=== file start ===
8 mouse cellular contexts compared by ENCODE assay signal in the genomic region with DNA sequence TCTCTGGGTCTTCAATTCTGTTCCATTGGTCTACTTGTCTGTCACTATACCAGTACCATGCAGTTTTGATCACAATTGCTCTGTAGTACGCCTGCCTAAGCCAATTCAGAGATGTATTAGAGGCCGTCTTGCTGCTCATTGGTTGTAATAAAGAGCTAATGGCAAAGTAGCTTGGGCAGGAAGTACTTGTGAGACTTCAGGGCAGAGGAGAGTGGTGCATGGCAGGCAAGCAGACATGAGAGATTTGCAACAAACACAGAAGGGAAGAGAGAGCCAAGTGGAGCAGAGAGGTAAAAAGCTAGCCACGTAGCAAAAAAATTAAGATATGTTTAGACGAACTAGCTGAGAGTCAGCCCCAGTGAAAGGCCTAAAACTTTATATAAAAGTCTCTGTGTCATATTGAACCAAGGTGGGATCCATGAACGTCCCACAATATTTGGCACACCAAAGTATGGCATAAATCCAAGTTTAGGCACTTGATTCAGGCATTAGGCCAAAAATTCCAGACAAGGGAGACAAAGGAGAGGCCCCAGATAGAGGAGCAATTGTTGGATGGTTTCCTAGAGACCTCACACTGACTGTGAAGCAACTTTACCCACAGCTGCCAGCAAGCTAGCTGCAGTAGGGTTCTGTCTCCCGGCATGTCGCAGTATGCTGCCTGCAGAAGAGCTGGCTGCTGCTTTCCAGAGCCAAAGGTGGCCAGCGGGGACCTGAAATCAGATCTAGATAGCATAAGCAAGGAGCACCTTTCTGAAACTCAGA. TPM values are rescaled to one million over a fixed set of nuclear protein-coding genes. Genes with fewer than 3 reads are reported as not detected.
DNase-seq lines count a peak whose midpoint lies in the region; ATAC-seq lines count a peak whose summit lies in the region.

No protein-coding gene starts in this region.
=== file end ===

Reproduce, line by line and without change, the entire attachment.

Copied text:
8 mouse cellular contexts compared by ENCODE assay signal in the genomic region with DNA sequence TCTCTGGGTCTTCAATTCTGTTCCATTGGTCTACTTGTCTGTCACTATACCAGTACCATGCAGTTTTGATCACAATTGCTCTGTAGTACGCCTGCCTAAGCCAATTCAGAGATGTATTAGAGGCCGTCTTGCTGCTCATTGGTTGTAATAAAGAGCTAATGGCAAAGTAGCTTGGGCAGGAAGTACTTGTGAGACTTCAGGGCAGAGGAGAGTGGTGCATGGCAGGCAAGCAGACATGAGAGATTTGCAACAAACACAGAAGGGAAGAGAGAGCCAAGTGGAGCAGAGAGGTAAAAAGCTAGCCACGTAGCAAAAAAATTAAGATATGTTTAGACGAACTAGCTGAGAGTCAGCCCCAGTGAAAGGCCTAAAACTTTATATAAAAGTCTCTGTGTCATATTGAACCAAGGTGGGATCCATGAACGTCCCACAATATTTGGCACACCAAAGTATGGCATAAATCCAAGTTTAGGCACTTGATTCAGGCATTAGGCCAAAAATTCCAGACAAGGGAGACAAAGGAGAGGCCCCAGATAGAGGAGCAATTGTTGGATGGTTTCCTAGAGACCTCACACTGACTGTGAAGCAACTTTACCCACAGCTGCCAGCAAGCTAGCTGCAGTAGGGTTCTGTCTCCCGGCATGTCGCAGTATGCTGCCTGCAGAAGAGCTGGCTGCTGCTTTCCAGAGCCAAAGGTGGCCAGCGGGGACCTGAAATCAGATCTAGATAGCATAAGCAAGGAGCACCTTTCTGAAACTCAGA. TPM values are rescaled to one million over a fixed set of nuclear protein-coding genes. Genes with fewer than 3 reads are reported as not detected.
DNase-seq lines count a peak whose midpoint lies in the region; ATAC-seq lines count a peak whose summit lies in the region.

No protein-coding gene starts in this region.